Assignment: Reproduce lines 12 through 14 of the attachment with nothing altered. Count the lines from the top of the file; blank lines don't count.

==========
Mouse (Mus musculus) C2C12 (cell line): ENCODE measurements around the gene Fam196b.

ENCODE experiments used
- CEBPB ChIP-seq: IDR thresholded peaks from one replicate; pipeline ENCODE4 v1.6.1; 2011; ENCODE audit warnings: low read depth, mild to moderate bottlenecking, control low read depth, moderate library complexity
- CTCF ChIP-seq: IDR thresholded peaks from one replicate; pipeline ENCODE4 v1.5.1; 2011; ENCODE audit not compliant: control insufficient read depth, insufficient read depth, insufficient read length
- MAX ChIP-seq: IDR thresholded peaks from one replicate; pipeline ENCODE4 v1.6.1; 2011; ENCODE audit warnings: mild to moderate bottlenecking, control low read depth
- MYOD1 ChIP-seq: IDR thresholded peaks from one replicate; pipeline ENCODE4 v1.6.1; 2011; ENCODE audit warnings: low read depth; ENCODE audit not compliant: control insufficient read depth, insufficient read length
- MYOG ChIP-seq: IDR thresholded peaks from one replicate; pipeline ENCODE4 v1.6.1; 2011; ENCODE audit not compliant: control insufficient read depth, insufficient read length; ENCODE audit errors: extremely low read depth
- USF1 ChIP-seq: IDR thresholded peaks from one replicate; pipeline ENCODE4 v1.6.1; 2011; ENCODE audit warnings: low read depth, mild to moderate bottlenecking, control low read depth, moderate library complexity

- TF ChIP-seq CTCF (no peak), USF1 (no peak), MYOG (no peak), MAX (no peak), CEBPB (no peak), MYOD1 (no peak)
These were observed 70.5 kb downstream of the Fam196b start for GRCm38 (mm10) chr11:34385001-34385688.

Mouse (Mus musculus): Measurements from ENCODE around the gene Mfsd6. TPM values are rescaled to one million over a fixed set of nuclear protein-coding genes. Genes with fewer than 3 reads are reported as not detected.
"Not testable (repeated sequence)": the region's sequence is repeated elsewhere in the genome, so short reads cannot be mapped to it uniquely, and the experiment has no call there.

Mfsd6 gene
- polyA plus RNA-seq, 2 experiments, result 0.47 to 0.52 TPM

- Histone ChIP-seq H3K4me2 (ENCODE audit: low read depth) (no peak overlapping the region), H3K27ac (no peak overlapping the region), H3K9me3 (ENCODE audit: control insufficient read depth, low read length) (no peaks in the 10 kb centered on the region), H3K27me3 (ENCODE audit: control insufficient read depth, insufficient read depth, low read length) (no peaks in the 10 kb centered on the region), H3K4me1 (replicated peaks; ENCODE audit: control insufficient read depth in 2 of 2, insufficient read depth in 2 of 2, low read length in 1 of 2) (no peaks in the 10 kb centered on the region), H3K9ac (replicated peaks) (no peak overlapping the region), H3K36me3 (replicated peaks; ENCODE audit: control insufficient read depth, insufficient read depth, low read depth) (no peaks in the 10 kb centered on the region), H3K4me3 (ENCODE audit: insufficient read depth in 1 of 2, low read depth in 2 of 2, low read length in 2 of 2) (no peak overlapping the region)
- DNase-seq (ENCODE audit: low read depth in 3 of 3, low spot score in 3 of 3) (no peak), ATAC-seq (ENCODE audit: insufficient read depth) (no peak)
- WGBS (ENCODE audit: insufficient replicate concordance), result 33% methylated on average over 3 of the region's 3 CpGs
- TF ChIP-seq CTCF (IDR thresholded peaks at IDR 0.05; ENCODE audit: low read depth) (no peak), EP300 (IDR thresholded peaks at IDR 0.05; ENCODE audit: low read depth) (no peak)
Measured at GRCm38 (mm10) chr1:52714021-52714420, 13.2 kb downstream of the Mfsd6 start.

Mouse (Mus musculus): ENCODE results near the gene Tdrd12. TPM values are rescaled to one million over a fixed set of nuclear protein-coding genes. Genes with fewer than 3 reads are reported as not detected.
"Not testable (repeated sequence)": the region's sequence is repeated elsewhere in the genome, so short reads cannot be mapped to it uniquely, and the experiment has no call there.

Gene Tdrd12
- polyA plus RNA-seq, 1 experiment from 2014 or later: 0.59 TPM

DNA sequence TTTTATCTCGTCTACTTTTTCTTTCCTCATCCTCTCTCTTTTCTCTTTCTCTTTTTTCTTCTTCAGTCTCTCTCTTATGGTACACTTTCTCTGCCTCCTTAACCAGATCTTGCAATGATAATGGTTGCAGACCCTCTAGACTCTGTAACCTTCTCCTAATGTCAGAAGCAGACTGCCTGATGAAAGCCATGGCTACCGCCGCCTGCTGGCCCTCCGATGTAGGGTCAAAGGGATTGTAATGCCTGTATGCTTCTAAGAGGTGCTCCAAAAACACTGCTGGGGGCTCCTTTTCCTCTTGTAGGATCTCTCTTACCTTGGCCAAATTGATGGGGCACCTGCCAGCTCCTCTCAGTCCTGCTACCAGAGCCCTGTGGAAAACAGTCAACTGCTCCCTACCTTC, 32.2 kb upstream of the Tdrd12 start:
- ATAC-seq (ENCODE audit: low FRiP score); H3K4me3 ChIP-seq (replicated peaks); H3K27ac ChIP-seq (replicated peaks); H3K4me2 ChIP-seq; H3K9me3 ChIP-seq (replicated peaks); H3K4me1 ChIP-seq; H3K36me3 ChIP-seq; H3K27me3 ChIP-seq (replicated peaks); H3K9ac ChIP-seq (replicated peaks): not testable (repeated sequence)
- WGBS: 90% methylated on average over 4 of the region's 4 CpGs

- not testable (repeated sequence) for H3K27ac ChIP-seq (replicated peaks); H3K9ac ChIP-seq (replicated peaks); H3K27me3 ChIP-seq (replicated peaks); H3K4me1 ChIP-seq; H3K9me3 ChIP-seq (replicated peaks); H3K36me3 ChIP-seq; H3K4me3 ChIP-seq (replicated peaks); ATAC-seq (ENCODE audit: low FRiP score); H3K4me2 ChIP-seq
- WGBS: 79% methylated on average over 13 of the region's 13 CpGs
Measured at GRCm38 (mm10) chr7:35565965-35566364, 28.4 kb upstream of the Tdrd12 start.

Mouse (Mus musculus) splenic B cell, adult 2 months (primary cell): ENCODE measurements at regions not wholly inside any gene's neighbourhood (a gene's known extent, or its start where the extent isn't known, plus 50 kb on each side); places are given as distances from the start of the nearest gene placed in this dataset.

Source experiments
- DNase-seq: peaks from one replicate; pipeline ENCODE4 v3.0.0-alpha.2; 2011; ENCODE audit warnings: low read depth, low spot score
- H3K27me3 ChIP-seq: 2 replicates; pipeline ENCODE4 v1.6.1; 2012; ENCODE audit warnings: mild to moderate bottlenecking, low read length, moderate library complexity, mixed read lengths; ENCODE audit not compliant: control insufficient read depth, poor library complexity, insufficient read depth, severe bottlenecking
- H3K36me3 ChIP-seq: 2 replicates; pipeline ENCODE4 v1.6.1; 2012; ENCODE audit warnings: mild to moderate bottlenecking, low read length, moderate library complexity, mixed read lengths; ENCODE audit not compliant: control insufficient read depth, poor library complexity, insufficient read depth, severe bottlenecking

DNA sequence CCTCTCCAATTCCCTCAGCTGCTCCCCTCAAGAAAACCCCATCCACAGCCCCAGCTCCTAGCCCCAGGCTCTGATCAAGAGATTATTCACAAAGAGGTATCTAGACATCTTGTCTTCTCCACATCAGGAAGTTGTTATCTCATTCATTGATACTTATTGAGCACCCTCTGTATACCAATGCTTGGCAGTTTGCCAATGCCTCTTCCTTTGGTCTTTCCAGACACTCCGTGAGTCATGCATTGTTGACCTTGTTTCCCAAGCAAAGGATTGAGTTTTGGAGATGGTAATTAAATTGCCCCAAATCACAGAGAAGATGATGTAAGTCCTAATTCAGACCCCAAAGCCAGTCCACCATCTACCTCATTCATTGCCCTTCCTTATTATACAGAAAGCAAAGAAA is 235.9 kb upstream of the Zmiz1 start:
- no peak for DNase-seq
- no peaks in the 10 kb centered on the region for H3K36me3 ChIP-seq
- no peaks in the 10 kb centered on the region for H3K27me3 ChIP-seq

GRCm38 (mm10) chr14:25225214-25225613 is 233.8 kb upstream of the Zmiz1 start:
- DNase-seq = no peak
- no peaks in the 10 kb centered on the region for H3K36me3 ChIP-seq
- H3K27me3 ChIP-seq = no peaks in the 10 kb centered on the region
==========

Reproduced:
"Not testable (repeated sequence)": the region's sequence is repeated elsewhere in the genome, so short reads cannot be mapped to it uniquely, and the experiment has no call there.

Mfsd6 gene
- polyA plus RNA-seq, 2 experiments, result 0.47 to 0.52 TPM